CEO SUMMARY: In Utica, New York, 201-bed St. Elizabeth Medical Center was the first hospital in New York State and one of the first five hospitals nationwide to meet the new accreditation standard from DNV Healthcare, of Cincinnati, Ohio. St. Elizabeth administrators credit use of this new accreditation process in helping the hospital improve efficiency,
CEO SUMMARY: This year’s Executive War College provided strong evidence that the twin trends of molecular diagnostics and Lean management methods are taking root within the laboratory industry. Each is a trend in its infancy. Molecular diagnostics will require considerable time before it exerts substantial impact on labs across the country. In contrast, Lean management
CEO SUMMARY: First steps toward a radical change in clinical laboratory operations are under way in a handful of early-adopter laboratories. This movement is so new that little information about their successes can be published. But the early evidence is compelling. For those labs willing to take the plunge, implementation of quality management systems such
CEO SUMMARY: When 96 big corporations, employing 28 million people and spending $52 billion on healthcare, begin publishing hospital performance measurements so their employees can make informed choices, that’s big news! THE DARK REPORT predicts this is a major step toward detailed measurement of the quality and cost performance of providers, including pathology groups and
This chapter addresses the characteristics of the laboratory industry which define the starting point for changes and ongoing evolution. The eight business premises listed in this White Paper describe unique situations which directly influence the ability of clinical laboratories to serve the medical community.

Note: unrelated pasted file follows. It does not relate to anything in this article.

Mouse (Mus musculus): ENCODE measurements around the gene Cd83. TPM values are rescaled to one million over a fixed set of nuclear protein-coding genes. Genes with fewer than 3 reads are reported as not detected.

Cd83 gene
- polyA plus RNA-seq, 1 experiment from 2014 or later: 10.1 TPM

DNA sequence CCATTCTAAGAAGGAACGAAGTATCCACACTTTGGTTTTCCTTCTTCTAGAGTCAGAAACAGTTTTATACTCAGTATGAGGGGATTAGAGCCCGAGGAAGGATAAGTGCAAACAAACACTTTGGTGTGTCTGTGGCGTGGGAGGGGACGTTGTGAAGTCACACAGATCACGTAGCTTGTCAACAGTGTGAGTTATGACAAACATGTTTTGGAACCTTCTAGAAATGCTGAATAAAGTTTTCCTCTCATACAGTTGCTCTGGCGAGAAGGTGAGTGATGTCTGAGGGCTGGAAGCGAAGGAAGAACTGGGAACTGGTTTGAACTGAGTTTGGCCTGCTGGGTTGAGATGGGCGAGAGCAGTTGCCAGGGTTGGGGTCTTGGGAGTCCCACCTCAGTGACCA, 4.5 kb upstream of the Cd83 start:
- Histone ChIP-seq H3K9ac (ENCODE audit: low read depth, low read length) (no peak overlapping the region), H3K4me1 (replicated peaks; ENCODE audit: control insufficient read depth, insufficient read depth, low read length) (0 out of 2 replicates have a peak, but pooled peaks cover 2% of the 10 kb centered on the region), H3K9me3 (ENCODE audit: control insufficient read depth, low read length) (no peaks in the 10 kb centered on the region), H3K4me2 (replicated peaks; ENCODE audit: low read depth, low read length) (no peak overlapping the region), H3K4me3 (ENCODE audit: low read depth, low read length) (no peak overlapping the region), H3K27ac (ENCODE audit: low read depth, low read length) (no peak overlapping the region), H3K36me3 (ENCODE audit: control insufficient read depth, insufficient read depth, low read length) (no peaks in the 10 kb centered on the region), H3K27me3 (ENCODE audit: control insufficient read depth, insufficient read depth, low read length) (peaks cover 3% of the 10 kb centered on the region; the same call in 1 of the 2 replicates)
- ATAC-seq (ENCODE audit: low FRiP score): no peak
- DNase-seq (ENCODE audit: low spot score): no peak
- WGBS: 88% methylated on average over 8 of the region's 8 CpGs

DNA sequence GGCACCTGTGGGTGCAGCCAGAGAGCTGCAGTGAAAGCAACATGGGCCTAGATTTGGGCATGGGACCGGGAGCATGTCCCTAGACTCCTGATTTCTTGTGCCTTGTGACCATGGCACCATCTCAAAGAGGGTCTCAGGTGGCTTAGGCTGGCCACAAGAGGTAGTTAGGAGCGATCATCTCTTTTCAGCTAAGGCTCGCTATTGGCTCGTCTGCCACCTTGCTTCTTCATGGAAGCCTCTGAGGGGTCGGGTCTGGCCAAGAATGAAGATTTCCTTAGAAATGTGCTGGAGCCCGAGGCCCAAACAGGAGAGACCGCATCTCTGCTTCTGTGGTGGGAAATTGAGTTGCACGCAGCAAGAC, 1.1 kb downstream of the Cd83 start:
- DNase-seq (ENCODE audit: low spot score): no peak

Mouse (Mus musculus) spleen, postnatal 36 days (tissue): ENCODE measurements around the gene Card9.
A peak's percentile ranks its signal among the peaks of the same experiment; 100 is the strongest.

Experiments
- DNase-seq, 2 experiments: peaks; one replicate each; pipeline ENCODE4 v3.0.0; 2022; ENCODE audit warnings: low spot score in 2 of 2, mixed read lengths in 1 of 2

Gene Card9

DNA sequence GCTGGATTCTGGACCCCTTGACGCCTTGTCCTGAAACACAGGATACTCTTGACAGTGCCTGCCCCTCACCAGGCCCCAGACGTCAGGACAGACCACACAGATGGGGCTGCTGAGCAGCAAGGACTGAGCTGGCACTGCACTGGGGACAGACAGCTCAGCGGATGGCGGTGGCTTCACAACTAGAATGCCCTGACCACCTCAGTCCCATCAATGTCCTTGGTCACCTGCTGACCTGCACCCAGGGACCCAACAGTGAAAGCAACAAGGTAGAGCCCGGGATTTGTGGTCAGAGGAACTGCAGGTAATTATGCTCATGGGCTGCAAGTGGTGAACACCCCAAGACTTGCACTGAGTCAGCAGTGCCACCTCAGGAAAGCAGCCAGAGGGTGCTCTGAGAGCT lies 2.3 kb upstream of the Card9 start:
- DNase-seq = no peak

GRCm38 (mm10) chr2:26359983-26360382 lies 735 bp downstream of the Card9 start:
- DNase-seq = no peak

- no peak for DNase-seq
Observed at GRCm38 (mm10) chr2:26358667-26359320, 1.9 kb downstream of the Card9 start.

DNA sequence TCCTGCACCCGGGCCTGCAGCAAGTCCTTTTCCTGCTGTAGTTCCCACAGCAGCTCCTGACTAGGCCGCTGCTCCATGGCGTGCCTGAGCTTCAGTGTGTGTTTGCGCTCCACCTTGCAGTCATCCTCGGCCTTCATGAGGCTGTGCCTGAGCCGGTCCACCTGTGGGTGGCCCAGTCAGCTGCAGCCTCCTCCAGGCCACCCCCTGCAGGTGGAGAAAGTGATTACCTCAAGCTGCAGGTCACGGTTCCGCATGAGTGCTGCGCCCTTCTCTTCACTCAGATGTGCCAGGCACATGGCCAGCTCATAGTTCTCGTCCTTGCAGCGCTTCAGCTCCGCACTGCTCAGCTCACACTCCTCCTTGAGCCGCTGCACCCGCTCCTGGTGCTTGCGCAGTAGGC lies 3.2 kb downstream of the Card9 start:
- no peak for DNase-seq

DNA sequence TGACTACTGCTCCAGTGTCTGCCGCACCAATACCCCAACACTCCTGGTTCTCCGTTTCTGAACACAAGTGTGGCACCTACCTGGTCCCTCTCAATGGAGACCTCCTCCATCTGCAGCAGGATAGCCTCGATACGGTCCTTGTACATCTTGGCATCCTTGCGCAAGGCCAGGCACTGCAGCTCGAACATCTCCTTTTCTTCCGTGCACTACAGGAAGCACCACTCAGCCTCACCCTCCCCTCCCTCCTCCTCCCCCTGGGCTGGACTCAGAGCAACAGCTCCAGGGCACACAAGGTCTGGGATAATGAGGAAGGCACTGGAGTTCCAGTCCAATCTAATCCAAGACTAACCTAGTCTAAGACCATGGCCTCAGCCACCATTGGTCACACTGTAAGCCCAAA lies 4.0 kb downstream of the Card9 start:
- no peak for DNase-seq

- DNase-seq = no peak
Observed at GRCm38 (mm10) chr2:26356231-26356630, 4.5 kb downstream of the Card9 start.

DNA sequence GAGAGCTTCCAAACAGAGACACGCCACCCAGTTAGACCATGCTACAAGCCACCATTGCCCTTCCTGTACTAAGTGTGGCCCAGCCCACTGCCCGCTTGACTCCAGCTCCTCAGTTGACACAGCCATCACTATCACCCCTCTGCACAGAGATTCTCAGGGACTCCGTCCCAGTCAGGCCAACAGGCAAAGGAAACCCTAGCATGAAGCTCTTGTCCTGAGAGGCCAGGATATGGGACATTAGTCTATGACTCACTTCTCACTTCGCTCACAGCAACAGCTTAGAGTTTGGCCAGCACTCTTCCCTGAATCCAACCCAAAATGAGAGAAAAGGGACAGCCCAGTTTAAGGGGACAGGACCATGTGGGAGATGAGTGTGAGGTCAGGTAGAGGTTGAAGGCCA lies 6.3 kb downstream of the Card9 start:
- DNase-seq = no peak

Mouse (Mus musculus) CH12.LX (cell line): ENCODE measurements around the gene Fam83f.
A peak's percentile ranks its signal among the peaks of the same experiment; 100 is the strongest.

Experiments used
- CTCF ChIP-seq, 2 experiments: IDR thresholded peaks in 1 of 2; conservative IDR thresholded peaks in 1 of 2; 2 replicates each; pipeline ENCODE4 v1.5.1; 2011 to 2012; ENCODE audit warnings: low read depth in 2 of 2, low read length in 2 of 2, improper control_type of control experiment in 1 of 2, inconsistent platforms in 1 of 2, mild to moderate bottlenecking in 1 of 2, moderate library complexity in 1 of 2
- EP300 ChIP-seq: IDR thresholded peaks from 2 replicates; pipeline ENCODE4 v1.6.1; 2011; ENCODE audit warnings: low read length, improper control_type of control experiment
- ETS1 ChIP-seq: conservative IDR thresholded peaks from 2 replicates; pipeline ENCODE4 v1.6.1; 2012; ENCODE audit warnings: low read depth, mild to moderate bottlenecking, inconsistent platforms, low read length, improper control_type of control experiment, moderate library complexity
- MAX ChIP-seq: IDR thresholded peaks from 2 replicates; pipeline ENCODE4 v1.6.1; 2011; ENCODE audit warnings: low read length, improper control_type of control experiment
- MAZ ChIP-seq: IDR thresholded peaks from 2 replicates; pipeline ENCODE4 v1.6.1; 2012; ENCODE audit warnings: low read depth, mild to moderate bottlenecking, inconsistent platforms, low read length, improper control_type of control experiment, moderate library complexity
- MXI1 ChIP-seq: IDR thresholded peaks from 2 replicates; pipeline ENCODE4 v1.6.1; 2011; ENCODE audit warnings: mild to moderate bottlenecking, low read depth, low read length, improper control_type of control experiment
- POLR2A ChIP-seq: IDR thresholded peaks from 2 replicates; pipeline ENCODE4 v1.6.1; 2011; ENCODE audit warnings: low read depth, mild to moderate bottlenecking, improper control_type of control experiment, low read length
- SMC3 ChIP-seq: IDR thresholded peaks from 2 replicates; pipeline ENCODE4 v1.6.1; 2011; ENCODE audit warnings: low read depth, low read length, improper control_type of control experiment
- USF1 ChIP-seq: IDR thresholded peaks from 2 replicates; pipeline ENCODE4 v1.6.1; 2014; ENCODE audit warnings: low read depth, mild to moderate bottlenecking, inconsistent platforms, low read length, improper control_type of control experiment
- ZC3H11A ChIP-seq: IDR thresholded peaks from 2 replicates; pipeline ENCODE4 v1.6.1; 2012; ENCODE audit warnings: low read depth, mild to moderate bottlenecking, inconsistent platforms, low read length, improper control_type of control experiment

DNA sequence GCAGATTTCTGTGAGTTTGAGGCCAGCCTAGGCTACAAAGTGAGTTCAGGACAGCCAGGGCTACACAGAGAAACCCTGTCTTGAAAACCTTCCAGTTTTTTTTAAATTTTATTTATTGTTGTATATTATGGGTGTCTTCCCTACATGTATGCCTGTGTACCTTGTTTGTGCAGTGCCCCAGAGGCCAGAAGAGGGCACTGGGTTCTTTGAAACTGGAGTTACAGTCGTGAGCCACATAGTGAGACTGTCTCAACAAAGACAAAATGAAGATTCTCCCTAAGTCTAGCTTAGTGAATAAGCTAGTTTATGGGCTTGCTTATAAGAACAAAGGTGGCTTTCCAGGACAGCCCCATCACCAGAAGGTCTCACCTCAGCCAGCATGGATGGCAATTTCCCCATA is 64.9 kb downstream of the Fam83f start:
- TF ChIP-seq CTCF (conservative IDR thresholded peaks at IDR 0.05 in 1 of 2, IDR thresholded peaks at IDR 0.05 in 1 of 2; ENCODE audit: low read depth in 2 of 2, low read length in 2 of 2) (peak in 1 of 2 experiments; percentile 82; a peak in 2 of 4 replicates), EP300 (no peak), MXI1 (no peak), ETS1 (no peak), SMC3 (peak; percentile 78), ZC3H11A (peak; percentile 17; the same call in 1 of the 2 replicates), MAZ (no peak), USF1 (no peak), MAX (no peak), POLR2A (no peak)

The relevance of these business premises becomes apparent whenever a laboratory undertakes
CEO SUMMARY: Say goodbye to several of the trends which shaped the lab industry during the 1990s, such as consolidation and government compliance programs. Although these trends won’t completely disappear, they will be superseded by a number of new transformational influences. During the next 48 months, these influences will bring lightning change to clinical labs
CEO SUMMARY: Pick your trend: declining reimbursement, consolidation, clinical integration, downsizing, and capitated reimbursement. These trends all continued to shape the way laboratories organized to provide services. But 1997’s wildcard was the federal government. Between investigations and new regulations, laboratories were hit hard.
FOR THE clinical laboratory industry, 1997’s biggest surprise was both unexpected and unpleasant:
EDITOR’S INTRODUCTION: Last fall, Mark Smythe’s four-part DARK REPORT series about the thirteen “Perilous Parallels” common to commercial laboratory managers provoked widespread response among our clients and readers. We’ve invited him back to address management issues involving laboratory automation and robotics. As an industrial engineer with 35 years experience at some of America’s best-run companies,